The Mechanism of creep depends on stress as well as temperature.
And under this dislocation conditions various creep mechanism occurs which are as follows:
i) Bulk diffusion
Here dislocation glide creep does not involve atomic diffusion. The lateral sides of the crystal are subjected to a tensile stress, and the horizontal sides to a compressive stress. The atomic volume is altered by applied stress: it increases in regions under tension and decreases in regions under compression. This type of creep is strongly temperature dependent. For lattice diffusion of atoms to occur in a material, neighbouring lattice sites or interstitial sites in the crystal structure must be free. A given atom must also overcome the energy barrier to move from its current site to the nearby vacant site
ii) Climb Creep
This creep mechanism is observed at high temperature. Initial creep rate is larger than steady state one. When the applied stress is not enough to for a moving dislocation to overcome the obstacle on its way via dislocation glide alone, the dislocation could climb to a parallel slip plane by diffusional processes, and the dislocation can glide on the new plane.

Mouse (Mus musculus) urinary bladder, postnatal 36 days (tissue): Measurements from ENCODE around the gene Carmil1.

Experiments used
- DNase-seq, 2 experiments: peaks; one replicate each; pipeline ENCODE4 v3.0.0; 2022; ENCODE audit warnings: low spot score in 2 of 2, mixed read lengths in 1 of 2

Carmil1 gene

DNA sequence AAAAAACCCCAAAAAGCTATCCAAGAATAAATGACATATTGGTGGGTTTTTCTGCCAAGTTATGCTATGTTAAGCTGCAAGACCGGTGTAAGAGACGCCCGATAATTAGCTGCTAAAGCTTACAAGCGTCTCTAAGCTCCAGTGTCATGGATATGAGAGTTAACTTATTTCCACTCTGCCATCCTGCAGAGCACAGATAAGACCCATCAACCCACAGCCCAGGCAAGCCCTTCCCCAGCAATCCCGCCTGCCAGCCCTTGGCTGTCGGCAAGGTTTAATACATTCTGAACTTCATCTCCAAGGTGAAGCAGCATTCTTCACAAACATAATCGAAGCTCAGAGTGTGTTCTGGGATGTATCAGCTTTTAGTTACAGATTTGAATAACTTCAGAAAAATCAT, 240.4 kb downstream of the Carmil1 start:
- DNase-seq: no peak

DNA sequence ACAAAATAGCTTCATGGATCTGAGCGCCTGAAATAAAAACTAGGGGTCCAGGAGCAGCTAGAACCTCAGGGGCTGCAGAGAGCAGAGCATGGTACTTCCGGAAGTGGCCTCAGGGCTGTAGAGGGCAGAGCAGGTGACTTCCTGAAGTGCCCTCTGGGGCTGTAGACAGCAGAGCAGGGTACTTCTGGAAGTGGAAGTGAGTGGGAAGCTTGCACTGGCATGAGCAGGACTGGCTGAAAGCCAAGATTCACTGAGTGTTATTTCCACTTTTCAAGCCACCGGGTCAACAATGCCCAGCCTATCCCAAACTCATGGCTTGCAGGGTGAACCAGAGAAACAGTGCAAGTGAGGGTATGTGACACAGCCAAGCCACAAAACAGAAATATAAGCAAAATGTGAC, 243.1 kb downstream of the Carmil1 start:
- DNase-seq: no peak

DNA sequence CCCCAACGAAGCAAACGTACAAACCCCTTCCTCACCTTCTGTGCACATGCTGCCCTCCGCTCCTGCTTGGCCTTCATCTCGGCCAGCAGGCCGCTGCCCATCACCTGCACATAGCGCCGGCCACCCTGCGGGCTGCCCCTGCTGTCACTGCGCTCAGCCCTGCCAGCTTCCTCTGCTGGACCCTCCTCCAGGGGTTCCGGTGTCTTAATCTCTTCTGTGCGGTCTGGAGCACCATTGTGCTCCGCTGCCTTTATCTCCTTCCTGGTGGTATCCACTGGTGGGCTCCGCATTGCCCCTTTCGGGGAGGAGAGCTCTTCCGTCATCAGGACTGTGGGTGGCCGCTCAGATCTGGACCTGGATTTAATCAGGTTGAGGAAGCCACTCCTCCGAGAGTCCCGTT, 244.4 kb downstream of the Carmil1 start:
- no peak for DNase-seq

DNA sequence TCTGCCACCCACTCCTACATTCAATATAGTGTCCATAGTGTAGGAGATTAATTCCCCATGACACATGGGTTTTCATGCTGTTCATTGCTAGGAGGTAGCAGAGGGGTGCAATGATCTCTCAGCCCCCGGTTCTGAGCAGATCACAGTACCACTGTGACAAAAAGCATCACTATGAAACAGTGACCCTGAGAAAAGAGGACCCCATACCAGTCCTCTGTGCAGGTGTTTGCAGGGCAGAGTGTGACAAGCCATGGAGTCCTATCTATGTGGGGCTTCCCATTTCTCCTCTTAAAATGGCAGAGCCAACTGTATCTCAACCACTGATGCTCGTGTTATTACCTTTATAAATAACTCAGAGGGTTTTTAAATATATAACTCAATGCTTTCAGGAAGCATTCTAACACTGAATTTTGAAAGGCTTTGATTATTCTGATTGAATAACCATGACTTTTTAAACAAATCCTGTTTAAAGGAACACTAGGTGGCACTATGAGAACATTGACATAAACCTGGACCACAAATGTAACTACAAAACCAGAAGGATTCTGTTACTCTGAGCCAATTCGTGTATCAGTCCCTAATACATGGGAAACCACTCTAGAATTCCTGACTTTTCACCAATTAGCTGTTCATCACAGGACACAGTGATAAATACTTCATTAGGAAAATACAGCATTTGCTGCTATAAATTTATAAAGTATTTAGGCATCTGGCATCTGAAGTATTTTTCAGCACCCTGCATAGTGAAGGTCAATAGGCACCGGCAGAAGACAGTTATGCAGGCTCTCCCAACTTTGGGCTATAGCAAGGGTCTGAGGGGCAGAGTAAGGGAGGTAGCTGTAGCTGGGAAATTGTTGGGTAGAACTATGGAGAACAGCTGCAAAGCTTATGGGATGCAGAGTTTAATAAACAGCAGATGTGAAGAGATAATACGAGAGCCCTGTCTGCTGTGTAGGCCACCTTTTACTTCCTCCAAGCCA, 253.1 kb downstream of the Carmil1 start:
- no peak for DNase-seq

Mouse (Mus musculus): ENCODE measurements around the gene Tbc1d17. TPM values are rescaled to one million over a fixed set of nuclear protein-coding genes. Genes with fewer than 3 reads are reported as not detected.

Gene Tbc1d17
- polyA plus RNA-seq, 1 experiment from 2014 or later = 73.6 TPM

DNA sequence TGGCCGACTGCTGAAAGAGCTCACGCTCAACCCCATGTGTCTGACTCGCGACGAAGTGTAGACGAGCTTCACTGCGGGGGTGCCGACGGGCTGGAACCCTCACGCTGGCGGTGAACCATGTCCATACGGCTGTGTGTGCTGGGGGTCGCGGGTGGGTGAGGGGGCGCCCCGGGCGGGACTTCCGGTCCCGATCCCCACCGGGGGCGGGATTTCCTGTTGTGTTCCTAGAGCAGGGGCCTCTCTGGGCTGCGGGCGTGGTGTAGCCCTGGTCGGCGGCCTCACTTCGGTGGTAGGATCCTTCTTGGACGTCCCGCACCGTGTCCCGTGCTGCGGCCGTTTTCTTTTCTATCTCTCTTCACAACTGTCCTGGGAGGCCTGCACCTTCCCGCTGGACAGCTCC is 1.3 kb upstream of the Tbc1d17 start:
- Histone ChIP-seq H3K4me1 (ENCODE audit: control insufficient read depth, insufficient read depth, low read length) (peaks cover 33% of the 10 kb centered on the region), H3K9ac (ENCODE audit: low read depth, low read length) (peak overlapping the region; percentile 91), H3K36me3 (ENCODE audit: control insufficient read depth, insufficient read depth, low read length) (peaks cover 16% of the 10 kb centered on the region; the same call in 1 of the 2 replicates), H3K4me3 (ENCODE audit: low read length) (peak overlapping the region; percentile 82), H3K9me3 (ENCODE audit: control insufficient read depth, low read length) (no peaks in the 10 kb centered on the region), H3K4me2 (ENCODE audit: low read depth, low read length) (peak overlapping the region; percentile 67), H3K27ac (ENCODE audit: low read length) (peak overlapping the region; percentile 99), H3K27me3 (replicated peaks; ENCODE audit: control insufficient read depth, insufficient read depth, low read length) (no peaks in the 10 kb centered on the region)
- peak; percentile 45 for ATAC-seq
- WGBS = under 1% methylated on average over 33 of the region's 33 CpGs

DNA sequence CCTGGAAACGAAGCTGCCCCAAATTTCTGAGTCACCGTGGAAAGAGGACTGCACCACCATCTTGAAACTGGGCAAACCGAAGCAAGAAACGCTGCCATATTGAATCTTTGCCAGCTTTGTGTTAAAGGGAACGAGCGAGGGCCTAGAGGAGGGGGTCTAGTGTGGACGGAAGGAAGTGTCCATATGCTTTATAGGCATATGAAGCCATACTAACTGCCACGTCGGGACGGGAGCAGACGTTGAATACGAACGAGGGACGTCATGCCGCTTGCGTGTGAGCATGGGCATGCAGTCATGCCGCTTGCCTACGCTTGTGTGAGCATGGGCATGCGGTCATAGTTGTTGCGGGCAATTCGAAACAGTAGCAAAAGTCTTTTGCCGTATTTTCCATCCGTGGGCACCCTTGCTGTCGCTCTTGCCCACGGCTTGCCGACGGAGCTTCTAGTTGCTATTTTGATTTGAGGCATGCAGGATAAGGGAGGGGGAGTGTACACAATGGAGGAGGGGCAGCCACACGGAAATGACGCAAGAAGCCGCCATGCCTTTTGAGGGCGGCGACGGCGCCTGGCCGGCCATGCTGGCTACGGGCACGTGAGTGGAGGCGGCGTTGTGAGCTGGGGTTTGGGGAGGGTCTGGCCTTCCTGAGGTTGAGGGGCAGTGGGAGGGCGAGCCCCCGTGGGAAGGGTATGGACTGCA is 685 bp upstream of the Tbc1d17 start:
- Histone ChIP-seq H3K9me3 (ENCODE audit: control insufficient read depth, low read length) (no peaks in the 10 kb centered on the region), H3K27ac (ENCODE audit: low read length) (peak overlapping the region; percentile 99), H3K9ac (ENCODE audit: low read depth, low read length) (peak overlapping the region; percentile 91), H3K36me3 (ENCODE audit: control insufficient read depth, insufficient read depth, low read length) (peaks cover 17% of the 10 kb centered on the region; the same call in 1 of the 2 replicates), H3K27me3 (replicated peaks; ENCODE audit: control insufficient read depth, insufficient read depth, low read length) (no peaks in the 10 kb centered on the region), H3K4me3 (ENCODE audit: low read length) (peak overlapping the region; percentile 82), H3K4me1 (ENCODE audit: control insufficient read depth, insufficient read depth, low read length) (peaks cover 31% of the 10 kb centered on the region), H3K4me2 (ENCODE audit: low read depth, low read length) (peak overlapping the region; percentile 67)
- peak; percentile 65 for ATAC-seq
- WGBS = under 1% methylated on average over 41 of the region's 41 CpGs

iii) Grain boundary Diffusion
The atoms diffuse along grain boundaries to elongate the grains along the stress axis. as the temperature increases so does the grain boundary diffusion. However, since the number of nearest neighbours is effectively limited along the interface of the grains, and thermal generation of vacancies along the boundaries is less prevalent, the temperature dependence is not as strong as in Diffusion creep.
iv) Solute drag creep
Solute drag creep is one kind of mechanisms for power law creep (PLC), involving both dislocation and diffusional flow. Solute drag creep is observed in certain metallic alloys. Their creep rate increases during the first stage of creep before a steady-state, which can be explained by a model associated with solid-solution strengthening. The size misfit between solute atoms and edge dislocations could restrict dislocation motion. The flow stress required for dislocations to move is increased at low temperatures due to immobility of the solute atoms. When the applied stress becomes sufficiently large, the dislocations will break away from the solute atoms since dislocation velocity increases with the stress. After breakaway, the stress decreases and the dislocation velocity also decreases, which allows the solute atoms to approach and reach the previously departed dislocations again, leading to a stress increase. The process repeats itself when the next local stress maximum is obtained. So repetitive local stress maxima and minima could be detected during solute drag creep. So these were the major Mechanism for creep to occur in a material at high temperature.